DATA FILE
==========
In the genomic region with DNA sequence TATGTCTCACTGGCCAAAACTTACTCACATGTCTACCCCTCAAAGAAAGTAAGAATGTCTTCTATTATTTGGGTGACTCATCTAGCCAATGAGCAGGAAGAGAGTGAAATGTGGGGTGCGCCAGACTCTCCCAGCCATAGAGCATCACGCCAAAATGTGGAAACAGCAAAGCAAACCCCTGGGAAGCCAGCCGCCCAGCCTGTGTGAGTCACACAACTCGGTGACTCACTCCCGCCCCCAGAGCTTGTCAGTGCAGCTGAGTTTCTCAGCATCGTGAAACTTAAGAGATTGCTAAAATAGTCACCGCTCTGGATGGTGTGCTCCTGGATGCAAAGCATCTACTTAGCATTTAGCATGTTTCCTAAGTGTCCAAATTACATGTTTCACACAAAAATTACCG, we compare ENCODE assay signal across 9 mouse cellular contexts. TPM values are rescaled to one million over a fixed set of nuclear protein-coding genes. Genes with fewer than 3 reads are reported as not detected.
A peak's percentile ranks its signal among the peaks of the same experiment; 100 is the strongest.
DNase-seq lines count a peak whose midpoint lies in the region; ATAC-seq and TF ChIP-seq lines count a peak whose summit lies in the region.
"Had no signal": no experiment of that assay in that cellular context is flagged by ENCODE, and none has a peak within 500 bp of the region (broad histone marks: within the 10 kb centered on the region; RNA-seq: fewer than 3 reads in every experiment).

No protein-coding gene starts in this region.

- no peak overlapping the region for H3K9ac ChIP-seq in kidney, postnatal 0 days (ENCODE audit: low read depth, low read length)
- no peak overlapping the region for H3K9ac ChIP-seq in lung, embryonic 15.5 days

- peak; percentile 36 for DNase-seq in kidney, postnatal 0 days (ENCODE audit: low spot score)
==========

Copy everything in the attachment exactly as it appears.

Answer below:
In the genomic region with DNA sequence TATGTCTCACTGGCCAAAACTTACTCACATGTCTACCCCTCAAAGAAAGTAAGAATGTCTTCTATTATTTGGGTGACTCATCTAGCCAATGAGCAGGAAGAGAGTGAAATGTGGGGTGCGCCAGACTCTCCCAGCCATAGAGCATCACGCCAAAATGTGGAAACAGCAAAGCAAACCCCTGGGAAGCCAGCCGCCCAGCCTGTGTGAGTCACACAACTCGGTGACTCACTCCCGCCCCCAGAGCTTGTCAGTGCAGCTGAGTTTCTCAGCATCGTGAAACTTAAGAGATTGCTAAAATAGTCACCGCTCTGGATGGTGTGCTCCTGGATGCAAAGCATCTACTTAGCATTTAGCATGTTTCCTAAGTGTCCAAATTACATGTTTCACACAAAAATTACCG, we compare ENCODE assay signal across 9 mouse cellular contexts. TPM values are rescaled to one million over a fixed set of nuclear protein-coding genes. Genes with fewer than 3 reads are reported as not detected.
A peak's percentile ranks its signal among the peaks of the same experiment; 100 is the strongest.
DNase-seq lines count a peak whose midpoint lies in the region; ATAC-seq and TF ChIP-seq lines count a peak whose summit lies in the region.
"Had no signal": no experiment of that assay in that cellular context is flagged by ENCODE, and none has a peak within 500 bp of the region (broad histone marks: within the 10 kb centered on the region; RNA-seq: fewer than 3 reads in every experiment).

No protein-coding gene starts in this region.

- no peak overlapping the region for H3K9ac ChIP-seq in kidney, postnatal 0 days (ENCODE audit: low read depth, low read length)
- no peak overlapping the region for H3K9ac ChIP-seq in lung, embryonic 15.5 days

- peak; percentile 36 for DNase-seq in kidney, postnatal 0 days (ENCODE audit: low spot score)